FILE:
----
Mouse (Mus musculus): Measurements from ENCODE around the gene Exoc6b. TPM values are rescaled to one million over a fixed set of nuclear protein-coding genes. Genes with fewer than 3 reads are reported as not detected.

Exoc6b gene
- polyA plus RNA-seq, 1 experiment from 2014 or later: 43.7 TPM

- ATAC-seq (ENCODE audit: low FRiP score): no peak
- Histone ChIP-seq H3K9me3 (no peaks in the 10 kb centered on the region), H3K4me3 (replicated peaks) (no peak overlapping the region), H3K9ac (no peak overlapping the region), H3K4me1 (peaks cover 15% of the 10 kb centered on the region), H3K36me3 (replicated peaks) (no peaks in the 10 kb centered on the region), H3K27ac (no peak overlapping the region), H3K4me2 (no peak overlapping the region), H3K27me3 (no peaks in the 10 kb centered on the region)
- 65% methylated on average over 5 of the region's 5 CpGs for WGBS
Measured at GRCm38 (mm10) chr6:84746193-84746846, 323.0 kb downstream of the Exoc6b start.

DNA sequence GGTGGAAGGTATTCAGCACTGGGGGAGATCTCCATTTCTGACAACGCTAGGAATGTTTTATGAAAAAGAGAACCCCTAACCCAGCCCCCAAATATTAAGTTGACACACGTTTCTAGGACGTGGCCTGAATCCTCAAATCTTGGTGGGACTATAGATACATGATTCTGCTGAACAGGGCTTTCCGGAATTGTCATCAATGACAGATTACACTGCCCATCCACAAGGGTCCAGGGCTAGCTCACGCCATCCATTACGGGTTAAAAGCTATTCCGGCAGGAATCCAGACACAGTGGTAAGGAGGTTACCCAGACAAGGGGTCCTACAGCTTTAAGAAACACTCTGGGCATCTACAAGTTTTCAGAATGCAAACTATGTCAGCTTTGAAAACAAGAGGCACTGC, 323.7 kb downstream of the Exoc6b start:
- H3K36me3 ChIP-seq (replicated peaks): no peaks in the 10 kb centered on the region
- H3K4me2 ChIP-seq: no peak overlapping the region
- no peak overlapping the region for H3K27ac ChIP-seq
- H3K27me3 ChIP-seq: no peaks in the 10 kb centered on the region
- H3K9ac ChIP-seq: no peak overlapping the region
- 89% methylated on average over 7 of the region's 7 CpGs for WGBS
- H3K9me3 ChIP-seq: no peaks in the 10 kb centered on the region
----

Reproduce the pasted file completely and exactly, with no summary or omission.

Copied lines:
Mouse (Mus musculus): Measurements from ENCODE around the gene Exoc6b. TPM values are rescaled to one million over a fixed set of nuclear protein-coding genes. Genes with fewer than 3 reads are reported as not detected.

Exoc6b gene
- polyA plus RNA-seq, 1 experiment from 2014 or later: 43.7 TPM

- ATAC-seq (ENCODE audit: low FRiP score): no peak
- Histone ChIP-seq H3K9me3 (no peaks in the 10 kb centered on the region), H3K4me3 (replicated peaks) (no peak overlapping the region), H3K9ac (no peak overlapping the region), H3K4me1 (peaks cover 15% of the 10 kb centered on the region), H3K36me3 (replicated peaks) (no peaks in the 10 kb centered on the region), H3K27ac (no peak overlapping the region), H3K4me2 (no peak overlapping the region), H3K27me3 (no peaks in the 10 kb centered on the region)
- 65% methylated on average over 5 of the region's 5 CpGs for WGBS
Measured at GRCm38 (mm10) chr6:84746193-84746846, 323.0 kb downstream of the Exoc6b start.

DNA sequence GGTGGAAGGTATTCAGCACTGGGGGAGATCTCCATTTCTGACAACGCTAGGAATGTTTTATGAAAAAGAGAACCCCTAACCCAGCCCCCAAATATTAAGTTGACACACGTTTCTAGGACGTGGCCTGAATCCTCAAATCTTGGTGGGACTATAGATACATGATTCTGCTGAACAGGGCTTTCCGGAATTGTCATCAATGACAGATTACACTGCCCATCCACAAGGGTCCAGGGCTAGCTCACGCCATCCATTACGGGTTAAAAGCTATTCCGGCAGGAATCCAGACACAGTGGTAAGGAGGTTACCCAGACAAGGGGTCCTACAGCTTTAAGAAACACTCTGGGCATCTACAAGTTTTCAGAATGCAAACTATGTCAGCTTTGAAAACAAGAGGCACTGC, 323.7 kb downstream of the Exoc6b start:
- H3K36me3 ChIP-seq (replicated peaks): no peaks in the 10 kb centered on the region
- H3K4me2 ChIP-seq: no peak overlapping the region
- no peak overlapping the region for H3K27ac ChIP-seq
- H3K27me3 ChIP-seq: no peaks in the 10 kb centered on the region
- H3K9ac ChIP-seq: no peak overlapping the region
- 89% methylated on average over 7 of the region's 7 CpGs for WGBS
- H3K9me3 ChIP-seq: no peaks in the 10 kb centered on the region